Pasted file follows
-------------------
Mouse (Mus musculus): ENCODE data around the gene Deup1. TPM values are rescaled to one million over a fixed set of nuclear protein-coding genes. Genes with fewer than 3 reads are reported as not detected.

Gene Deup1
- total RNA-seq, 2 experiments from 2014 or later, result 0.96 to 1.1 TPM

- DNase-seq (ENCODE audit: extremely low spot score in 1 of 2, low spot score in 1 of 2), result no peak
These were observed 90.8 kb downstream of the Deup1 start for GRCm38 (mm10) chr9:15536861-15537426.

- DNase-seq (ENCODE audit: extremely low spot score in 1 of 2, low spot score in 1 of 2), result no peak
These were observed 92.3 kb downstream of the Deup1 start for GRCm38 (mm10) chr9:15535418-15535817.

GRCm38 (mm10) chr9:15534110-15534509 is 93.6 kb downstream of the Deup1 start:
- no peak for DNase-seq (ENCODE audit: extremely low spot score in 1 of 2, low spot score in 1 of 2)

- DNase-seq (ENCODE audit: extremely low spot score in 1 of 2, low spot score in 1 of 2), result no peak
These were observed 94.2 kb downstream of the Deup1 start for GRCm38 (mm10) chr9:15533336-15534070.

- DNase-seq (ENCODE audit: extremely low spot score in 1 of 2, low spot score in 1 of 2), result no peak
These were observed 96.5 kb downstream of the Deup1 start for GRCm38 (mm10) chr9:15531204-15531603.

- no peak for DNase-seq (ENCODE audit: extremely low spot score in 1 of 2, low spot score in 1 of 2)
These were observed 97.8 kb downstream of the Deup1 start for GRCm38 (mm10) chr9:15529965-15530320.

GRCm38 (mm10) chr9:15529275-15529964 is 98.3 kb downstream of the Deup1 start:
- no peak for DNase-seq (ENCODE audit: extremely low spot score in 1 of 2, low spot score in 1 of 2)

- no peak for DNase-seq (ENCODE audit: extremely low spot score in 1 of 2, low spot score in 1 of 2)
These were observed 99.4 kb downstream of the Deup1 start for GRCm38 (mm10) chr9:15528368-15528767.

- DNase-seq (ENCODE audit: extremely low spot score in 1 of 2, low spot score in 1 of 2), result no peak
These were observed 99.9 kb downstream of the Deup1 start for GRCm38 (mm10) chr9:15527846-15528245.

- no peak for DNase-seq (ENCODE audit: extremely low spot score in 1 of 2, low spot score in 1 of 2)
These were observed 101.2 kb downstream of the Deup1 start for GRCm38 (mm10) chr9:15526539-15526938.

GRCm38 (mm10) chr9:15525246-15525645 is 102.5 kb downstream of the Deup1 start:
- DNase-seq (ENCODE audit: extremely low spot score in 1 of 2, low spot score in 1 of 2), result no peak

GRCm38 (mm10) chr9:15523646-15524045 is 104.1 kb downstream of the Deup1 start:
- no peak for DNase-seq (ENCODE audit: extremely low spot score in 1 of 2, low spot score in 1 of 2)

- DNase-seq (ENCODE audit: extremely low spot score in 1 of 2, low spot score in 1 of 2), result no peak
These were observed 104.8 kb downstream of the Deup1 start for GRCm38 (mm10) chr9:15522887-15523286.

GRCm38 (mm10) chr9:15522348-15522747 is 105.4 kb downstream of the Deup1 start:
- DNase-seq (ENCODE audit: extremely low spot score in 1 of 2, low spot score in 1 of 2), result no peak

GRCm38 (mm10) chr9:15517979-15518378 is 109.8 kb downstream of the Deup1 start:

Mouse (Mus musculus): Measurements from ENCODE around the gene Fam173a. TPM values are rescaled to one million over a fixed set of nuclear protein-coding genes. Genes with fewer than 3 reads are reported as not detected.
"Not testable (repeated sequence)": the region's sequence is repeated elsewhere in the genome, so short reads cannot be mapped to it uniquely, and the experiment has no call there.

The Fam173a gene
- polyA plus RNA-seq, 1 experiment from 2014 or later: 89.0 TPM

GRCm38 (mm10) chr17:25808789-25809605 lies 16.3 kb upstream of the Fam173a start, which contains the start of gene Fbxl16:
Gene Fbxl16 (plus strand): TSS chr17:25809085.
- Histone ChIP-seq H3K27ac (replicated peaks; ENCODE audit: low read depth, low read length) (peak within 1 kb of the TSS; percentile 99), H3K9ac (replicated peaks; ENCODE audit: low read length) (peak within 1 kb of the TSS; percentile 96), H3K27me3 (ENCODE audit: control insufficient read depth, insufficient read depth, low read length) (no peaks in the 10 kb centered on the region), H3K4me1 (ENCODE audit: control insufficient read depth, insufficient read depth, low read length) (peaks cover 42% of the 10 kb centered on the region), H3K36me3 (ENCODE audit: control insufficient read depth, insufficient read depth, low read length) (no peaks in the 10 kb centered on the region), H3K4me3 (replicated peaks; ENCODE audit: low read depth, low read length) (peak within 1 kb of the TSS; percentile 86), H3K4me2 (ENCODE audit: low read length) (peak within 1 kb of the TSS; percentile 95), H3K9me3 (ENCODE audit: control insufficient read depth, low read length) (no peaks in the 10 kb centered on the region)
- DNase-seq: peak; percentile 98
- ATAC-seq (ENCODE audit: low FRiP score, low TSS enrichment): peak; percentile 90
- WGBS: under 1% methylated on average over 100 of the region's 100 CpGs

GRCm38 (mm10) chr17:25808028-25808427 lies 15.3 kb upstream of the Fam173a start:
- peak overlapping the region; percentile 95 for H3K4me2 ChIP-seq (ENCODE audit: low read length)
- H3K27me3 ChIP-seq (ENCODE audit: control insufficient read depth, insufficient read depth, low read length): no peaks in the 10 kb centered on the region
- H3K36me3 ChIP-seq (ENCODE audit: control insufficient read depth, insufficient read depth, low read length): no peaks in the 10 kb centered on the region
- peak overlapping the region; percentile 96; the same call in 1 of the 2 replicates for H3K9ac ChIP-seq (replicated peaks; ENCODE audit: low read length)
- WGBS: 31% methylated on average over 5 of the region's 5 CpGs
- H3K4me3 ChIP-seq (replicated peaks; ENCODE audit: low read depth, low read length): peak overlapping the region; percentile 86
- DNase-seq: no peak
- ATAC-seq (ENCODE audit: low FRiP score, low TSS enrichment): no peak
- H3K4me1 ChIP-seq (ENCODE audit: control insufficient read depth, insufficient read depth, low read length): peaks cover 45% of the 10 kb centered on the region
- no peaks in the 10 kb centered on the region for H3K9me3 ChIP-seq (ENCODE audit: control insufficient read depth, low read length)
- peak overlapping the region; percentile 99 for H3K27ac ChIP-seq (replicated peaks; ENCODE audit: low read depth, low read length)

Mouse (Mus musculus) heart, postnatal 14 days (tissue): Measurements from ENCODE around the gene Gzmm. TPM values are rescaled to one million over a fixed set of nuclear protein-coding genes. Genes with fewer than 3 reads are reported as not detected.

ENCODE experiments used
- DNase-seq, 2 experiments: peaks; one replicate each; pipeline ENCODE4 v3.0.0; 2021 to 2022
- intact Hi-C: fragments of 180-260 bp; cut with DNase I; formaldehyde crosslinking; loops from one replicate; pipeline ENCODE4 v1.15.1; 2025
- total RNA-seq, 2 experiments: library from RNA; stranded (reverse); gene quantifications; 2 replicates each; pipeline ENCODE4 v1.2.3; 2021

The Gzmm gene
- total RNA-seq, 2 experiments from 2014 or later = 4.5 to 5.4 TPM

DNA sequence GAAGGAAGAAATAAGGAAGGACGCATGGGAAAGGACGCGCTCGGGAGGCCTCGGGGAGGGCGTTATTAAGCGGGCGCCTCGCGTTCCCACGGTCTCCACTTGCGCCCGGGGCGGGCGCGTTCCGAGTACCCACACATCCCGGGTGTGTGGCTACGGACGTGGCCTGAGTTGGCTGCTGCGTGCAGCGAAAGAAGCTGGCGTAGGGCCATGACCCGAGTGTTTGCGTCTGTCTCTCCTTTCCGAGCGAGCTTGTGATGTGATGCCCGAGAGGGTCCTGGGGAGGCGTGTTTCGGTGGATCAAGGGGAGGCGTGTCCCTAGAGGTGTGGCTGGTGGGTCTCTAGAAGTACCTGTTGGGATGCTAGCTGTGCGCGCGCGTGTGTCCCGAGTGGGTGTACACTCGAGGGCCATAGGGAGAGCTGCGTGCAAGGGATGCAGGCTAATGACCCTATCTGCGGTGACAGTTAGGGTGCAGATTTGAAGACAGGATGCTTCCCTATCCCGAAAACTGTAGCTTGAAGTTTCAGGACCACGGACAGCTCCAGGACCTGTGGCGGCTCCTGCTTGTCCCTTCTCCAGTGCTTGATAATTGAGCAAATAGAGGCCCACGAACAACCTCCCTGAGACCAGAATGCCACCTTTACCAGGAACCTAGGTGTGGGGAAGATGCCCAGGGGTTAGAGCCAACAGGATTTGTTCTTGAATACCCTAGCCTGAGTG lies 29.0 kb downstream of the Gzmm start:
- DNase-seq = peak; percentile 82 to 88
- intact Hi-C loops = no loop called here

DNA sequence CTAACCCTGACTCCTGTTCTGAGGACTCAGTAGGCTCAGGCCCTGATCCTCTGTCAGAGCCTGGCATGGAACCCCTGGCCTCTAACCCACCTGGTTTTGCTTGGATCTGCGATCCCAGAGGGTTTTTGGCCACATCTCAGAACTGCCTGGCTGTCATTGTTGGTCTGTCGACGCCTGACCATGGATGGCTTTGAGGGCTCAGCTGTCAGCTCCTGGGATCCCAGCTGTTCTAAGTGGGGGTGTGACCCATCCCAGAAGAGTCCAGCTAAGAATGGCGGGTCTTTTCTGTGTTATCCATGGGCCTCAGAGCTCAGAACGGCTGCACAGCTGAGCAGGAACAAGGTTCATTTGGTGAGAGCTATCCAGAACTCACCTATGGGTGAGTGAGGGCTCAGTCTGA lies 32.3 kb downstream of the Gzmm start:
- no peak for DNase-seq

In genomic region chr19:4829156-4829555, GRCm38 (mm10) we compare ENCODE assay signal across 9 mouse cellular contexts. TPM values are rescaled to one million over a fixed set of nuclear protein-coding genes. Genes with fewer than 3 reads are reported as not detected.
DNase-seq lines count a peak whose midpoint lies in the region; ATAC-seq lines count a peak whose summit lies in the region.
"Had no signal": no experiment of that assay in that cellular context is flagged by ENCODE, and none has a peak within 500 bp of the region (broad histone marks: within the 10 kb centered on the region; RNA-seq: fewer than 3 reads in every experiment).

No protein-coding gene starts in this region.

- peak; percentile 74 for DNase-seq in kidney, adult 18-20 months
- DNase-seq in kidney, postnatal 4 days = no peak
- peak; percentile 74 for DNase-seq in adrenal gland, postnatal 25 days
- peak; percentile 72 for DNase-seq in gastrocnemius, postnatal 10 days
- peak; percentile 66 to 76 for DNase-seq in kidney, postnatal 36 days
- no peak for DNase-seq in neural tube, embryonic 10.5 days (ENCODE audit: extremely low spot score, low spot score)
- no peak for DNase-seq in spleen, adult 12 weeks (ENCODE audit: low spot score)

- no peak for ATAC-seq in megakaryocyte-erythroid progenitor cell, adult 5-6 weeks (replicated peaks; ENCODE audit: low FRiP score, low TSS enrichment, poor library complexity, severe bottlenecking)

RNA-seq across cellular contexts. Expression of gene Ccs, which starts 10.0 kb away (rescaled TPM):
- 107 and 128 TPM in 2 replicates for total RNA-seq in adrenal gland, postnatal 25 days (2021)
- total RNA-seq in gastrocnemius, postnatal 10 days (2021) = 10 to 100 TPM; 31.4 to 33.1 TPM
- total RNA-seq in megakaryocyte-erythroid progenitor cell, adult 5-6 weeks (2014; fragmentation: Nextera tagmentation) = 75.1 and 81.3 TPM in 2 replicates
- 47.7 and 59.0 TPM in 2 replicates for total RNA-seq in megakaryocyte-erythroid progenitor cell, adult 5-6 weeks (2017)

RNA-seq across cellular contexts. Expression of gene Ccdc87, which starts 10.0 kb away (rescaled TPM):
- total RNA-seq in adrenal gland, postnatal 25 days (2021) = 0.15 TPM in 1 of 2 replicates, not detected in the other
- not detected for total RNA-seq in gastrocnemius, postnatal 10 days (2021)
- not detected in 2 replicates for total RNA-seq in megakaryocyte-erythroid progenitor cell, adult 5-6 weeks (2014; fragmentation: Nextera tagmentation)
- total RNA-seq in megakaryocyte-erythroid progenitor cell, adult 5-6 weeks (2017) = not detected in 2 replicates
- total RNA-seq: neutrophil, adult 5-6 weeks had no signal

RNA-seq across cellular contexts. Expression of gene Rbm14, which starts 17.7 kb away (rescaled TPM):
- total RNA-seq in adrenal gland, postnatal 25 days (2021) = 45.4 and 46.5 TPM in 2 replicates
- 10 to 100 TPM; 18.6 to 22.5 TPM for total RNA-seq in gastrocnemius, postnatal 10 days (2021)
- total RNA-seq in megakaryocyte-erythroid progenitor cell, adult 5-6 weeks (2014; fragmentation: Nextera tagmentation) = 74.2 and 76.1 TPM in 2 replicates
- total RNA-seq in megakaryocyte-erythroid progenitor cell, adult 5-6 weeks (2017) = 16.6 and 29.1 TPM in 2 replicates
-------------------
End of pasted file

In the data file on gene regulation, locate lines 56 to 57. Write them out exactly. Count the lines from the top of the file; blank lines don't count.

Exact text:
ENCODE experiments used
- DNase-seq, 2 experiments: peaks; one replicate each; pipeline ENCODE4 v3.0.0; 2021 to 2022